(Via Peter Chase)
On Sunday, NASCAR came back with the 59th running of the Great American Race. And after last year's incredible finish where Denny Hamlin went from 4th to 1st in the final half lap to shock the world and capture his first 500 inches ahead of Martin Truex, the bar was set very high, almost unrealistically high, for the 2017 running.
And, for lack of a better term, it disappointed. Firstly, staged racing is terrible.
It is NASCAR abandoning part of what makes it's cult following so die hard. And buckle up, because it will be happening every race this season.
Secondly, while there weren't a lot of wrecks, the wrecks there were took out a lot of cars every time. There were only 6 (non-stage related) cautions, but again, they took out several cars each time, including a 17-car crash caused by Jimmie Johnson. At the end of the race, 15 drivers did not finish. Only 5 drivers were not involved in a wreck.
Reminder: 40 drivers started the race.
Another blow to NASCAR was that of the 15 drivers who didn't finish the race, there were several big names among them. Jimmie Johnson, who some call the greatest driver of all time, wrecked out. So did Dale Jr. And Kyle Busch. And Brad Keselowski. And Danica Patrick. And Matt Kenseth.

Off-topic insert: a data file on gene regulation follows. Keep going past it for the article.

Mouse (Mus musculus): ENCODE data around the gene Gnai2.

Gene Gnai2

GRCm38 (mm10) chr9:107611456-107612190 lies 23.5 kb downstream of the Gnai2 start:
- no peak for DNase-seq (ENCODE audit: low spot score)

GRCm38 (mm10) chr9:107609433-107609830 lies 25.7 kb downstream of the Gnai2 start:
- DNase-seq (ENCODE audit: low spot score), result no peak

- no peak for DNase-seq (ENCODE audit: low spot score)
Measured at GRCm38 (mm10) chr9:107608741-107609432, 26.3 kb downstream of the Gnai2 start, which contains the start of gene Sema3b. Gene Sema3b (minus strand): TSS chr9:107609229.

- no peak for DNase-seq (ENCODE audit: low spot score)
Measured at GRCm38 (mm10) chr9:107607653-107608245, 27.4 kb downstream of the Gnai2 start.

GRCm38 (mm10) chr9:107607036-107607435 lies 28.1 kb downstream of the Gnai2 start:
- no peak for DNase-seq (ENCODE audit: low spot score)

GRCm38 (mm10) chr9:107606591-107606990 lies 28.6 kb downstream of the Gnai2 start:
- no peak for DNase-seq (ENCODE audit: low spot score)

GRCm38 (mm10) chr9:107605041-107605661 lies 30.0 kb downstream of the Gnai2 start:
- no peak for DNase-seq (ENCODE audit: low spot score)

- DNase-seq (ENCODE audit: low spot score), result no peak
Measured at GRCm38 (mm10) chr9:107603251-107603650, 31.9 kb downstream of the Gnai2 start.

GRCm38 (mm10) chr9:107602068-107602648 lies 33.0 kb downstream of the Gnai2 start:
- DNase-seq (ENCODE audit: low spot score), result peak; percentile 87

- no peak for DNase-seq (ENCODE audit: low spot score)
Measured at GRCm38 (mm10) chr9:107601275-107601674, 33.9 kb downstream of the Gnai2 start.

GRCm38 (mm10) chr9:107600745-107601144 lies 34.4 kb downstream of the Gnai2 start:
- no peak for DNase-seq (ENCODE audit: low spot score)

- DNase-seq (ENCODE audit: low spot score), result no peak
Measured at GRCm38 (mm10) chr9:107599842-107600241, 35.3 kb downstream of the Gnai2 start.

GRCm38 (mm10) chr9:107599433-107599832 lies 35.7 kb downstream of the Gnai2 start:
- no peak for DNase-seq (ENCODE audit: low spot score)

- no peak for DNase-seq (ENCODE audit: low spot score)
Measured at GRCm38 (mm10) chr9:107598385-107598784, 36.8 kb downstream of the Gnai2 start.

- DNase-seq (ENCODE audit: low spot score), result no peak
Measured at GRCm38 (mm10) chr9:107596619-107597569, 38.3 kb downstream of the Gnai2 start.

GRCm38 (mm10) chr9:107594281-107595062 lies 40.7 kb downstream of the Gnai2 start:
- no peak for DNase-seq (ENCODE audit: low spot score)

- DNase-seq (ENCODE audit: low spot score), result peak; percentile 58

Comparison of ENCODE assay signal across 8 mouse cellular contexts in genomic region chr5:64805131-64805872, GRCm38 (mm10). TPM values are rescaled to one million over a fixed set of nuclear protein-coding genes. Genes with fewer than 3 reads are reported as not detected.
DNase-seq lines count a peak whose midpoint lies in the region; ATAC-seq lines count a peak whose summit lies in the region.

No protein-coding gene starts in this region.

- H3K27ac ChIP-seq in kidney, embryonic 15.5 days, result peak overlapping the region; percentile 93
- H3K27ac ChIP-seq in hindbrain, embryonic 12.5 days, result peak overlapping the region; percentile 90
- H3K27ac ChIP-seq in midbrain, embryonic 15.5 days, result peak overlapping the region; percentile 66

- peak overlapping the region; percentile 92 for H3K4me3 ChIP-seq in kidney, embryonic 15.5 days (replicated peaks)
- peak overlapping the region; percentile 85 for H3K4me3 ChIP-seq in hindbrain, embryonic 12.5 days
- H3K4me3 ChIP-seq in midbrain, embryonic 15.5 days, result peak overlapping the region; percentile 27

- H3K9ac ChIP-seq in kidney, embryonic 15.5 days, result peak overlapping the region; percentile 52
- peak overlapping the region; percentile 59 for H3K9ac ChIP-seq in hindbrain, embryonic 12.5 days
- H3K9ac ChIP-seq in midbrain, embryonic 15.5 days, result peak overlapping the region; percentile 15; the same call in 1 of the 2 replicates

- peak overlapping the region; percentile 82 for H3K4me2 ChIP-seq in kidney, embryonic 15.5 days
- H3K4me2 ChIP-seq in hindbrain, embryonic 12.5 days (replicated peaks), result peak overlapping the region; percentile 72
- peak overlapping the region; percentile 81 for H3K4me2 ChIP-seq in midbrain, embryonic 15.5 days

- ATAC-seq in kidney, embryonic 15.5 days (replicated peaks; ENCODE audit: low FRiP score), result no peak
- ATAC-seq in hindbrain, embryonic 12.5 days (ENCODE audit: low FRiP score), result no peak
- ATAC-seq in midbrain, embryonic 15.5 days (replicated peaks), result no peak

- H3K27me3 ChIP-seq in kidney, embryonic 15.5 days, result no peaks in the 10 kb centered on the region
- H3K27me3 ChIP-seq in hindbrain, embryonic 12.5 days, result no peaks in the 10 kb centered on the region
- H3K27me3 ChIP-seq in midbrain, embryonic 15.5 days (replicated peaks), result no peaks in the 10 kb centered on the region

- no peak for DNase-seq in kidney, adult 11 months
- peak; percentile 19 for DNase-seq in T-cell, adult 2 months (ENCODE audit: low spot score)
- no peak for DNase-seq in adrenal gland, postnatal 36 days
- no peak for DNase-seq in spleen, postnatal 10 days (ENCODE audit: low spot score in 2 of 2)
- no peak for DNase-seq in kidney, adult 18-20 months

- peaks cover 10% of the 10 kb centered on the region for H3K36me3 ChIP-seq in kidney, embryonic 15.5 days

Need I name more?
These big names not finishing can only hurt NASCAR, as new, young fans tune into races to watch drivers like these. While Kurt Busch, the winner, is kind of big name, new fans don't recognize him as well. To give credit where credit's due, the last laps were exciting. I was admittedly pulling for Chase Elliott after learning he was Bill's son, but when he ran out of gas, that opened the door for anyone, and Kyle Larson jumped at the chance.
However, Larson, another of the sport's rising young stars, also ran out of gas, and such Kurt Busch took home the win, despite his only lap led coming after the white flag. Ultimately, it was a feel-good ending, as Tony Stewart, albeit as owner, finally captured his elusive Daytona 500 win.